Bauhaus University Weimar, Germany, with Van-de-Velde Building and Brendelsches Atelier
The Bauhaus University in Weimar has written important chapters of art and building history over the past 150 years.
Two important showplaces for this history were elaborately restored to celebrate its anniversary: the Van-de-Velde Building built in the years 1905/06 that has since been awarded the status of a UNESCO World Cultural Heritage site and the Bauhaus Atelier built in 1886.
Due to their entirely different architectural natures, both buildings placed completely different demands on the glass products that had to be developed and their aesthetics and properties.
The monument protection authorities required a historically authentic, slightly irregular surface structure as well as transparency. At the same time, modern constructional parameters still applied for security, thermal insulation and protection against the sun. This called for a multi-pane glass construction that was completely different for each building, however. With the Van-de-Velde Building, the greatest challenge was to make the insulated glass structure much thinner than it would normally be so that it would fit into the historic window frames.
With the filigree, glazed metal framework (the roof and walls) of the Bauhaus Atelier, producing the so-called pattern dies, in other words panes with completely different angles, made it much more difficult to cut and join the glass sheets.
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SCHOTT developed a solution on the basis of its restoration glass TIKANA® for the Van-de-Velde Building. With respect to its appearance, TIKANA® satisfied the monument conservation requirements thanks to its irregular surface structure. Technologically speaking, the experts at SCHOTT even went one step further by applying a sun protection coating. The second interior pane consists of a float glass that features a thermal insulation coating.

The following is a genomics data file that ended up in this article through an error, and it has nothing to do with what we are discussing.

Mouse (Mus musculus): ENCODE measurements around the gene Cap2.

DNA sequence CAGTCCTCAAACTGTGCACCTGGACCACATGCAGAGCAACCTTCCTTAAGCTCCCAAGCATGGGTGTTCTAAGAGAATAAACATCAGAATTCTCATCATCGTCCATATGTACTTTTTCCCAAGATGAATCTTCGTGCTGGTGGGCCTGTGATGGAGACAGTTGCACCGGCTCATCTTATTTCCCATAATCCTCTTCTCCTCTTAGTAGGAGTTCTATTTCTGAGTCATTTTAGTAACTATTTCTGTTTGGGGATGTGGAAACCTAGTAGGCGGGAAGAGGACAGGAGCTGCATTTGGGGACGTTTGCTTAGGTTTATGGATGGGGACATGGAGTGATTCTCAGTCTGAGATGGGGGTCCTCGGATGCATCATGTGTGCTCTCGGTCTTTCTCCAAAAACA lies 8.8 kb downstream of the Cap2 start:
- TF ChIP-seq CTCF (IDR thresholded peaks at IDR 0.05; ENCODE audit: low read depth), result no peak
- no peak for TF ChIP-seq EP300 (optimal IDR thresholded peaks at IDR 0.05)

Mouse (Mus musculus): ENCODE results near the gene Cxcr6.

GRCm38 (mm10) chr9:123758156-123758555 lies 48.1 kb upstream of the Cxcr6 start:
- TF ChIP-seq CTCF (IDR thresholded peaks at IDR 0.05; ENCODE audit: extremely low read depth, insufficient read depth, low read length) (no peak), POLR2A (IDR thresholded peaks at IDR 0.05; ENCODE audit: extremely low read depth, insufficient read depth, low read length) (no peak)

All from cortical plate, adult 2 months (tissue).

The intermediate space between the panes was reduced from approx. 16 to 4 mm and then filled with the noble gas krypton to increase the insulation effect.
SCHOTT also developed an innovative glass laminate for the glazed metal framework of the Bauhaus Atelier. This consists of the restoration glass RESTOVER® on the outside and extra-clear low-iron float glass on the inside. Due to its wavy surface, RESTOVER® resembles the window glass that was used around the turn of the century. Extra-clear low-iron float glass was chosen because it creates a clear impression without a green tint. The two elements were joined by several overlapping PVB foils that enhance the mechanical protective function of the glazed units and significantly block the level of UV transmission.